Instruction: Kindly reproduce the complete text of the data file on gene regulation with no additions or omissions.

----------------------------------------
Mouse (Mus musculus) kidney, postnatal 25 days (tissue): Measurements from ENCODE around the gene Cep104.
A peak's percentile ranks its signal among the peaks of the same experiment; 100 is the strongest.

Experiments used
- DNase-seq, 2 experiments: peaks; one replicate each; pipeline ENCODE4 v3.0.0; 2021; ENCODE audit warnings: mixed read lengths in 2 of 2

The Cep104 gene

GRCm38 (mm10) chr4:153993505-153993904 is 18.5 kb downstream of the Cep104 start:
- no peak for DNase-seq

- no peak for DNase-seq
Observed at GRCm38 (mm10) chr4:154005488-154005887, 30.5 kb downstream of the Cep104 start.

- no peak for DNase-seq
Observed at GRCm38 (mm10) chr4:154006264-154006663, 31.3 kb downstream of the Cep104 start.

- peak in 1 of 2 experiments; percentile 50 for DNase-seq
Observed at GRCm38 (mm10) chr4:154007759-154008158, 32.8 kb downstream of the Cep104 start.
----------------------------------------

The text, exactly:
Mouse (Mus musculus) kidney, postnatal 25 days (tissue): Measurements from ENCODE around the gene Cep104.
A peak's percentile ranks its signal among the peaks of the same experiment; 100 is the strongest.

Experiments used
- DNase-seq, 2 experiments: peaks; one replicate each; pipeline ENCODE4 v3.0.0; 2021; ENCODE audit warnings: mixed read lengths in 2 of 2

The Cep104 gene

GRCm38 (mm10) chr4:153993505-153993904 is 18.5 kb downstream of the Cep104 start:
- no peak for DNase-seq

- no peak for DNase-seq
Observed at GRCm38 (mm10) chr4:154005488-154005887, 30.5 kb downstream of the Cep104 start.

- no peak for DNase-seq
Observed at GRCm38 (mm10) chr4:154006264-154006663, 31.3 kb downstream of the Cep104 start.

- peak in 1 of 2 experiments; percentile 50 for DNase-seq
Observed at GRCm38 (mm10) chr4:154007759-154008158, 32.8 kb downstream of the Cep104 start.